Male doctors are much more likely to refer patients to male surgeons, rather than send them to female surgeons with equal qualifications and experience, a new study finds.
"During my 20 years in practice, I always had the sense it was easier for my male surgical colleagues to get referrals than it was for me, and the patients they were referred were more likely to need surgery," said senior study author Dr. Nancy Baxter. She is a researcher at Li Ka Shing Knowledge Institute at St. Michael's Hospital in Toronto.
"Our work demonstrates that my observations were not unique, but reflect gender bias that affects the lives and livelihoods of all female surgeons," Baxter said in a hospital news release.
For the study, her team analyzed data on nearly 40 million referrals to 5,660 surgeons in the Canadian province of Ontario between 1997 and 2016.
While 78% of those surgeons were male, they received 87% of referrals from male physicians and 79% of referrals by female physicians, the findings showed.
Female physicians were 1.6% more likely to refer patients to a female surgeon, but male physicians were 32% more likely to refer patients to a male surgeon.
The differences were greatest in specialties with the highest representation of female surgeons, such as gynecology and plastic surgery.
Even though more women became surgeons during the 10-year study period, the difference in male physicians' referral patterns didn't change, according to the report published online Nov. 10 in JAMA Surgery.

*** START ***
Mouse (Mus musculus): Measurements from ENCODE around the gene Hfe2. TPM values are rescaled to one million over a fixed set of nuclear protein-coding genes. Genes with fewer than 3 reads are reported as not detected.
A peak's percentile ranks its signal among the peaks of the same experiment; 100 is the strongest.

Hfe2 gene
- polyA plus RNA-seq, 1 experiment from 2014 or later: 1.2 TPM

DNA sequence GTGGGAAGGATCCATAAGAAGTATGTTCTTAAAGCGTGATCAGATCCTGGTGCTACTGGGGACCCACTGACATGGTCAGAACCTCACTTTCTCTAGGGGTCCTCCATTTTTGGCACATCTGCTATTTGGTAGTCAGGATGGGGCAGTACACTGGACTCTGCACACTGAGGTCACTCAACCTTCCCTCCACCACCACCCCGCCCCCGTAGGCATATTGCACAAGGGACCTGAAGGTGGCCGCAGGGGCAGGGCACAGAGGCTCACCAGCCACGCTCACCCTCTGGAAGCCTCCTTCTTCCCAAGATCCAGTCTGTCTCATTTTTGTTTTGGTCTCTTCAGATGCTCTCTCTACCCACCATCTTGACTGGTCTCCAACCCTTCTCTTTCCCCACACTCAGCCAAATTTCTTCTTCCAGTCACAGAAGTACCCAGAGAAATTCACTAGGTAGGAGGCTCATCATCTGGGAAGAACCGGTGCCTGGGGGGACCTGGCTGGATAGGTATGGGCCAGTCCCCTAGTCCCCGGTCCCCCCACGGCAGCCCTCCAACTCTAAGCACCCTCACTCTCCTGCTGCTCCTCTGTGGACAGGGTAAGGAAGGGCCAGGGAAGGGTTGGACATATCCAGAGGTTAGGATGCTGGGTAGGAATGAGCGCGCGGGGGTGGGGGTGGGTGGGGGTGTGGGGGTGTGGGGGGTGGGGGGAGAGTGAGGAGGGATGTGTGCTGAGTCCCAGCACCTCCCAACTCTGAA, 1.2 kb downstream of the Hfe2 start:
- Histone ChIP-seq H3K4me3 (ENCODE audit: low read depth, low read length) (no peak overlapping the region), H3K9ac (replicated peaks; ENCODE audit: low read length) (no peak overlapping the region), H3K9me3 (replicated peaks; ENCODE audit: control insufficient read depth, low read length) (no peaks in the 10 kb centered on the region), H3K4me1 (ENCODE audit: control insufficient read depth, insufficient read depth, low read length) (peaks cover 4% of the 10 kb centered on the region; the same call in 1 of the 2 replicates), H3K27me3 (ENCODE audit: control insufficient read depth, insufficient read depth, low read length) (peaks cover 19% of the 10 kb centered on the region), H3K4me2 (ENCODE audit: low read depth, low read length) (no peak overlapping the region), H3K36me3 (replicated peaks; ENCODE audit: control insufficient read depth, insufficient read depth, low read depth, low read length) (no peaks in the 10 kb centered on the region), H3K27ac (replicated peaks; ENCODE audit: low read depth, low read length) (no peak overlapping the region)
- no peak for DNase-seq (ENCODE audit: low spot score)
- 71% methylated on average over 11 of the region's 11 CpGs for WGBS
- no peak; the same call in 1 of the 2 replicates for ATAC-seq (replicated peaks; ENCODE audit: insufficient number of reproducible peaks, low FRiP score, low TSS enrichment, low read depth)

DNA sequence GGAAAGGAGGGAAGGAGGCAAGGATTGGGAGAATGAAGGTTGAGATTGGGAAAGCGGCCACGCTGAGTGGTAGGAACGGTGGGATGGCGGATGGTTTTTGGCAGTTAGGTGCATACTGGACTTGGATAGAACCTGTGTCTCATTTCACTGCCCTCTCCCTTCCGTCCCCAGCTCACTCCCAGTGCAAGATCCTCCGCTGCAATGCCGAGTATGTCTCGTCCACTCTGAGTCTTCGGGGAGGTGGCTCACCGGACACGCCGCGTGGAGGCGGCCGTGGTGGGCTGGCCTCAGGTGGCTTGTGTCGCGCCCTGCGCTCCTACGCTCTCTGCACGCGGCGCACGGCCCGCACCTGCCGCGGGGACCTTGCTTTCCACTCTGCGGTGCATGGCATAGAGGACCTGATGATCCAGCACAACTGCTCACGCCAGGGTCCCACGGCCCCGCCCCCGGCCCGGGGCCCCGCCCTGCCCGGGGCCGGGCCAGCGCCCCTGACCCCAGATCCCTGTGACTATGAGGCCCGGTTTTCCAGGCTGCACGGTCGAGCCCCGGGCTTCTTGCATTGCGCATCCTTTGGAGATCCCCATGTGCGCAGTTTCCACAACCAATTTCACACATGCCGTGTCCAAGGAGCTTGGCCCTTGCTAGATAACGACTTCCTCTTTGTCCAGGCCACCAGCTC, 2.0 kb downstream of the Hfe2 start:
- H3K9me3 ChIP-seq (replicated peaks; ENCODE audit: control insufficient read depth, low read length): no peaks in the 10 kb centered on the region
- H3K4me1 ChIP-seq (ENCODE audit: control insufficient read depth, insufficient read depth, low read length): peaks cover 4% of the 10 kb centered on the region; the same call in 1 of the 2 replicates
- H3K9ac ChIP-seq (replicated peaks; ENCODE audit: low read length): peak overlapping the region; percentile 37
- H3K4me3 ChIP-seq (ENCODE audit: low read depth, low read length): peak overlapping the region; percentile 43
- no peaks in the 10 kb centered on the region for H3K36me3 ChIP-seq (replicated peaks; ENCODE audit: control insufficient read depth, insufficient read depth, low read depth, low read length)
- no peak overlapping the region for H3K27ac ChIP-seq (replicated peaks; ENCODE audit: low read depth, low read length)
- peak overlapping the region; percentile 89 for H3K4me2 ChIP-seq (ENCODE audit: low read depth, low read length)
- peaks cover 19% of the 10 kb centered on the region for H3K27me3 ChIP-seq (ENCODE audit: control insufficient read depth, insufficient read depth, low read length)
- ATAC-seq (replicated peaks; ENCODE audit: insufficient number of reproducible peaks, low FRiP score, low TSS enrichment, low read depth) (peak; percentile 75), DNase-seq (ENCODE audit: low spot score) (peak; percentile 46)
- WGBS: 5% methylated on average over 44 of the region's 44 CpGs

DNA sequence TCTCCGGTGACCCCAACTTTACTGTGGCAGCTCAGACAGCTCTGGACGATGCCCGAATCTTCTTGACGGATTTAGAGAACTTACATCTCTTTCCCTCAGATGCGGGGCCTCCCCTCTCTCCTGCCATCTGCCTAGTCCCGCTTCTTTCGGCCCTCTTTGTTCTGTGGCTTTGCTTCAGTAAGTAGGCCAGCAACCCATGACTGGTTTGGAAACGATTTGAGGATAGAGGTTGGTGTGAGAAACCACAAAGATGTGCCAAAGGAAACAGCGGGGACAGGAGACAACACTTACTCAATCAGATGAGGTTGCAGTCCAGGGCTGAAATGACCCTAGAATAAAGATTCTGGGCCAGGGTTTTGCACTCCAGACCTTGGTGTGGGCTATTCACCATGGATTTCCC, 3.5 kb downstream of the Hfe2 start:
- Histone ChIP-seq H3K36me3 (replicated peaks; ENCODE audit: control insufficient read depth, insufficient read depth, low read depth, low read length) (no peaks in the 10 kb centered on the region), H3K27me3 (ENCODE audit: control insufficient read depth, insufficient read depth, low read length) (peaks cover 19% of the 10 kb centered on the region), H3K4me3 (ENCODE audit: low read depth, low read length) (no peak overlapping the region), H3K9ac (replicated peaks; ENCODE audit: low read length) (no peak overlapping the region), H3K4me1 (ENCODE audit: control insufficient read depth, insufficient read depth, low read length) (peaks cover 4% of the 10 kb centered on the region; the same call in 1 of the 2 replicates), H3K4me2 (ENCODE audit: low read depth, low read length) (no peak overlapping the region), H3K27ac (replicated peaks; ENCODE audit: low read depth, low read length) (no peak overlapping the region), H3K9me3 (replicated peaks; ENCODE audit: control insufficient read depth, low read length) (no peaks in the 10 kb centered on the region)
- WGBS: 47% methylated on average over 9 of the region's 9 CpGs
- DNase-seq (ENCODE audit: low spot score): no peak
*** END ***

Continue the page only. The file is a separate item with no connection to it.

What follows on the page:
"There is an often made assumption that sex-based inequities in medicine will naturally improve as more women enter medicine and acquire experience," said co-lead author Dr. Fahima Dossa, a general surgery resident at St. Michael's Hospital.
"In contrast, our study demonstrates that inequities will not improve without active intervention," Dossa added.
In a previous study, Baxter and Dossa found that female surgeons in Ontario earn 24% less per hour while operating than male surgeons, and that female surgeons performed fewer of the highest-paid primary procedures than male surgeons.
"The time is now ripe to enact change," Dossa said. "Our work points toward a mechanism that directly contributes to the sex-based pay gap in medicine. Focused efforts at reducing the effects of implicit and explicit biases on referrals to physicians are now needed."
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SOURCE: St. Michael's Hospital, news release, Nov. 10, 2021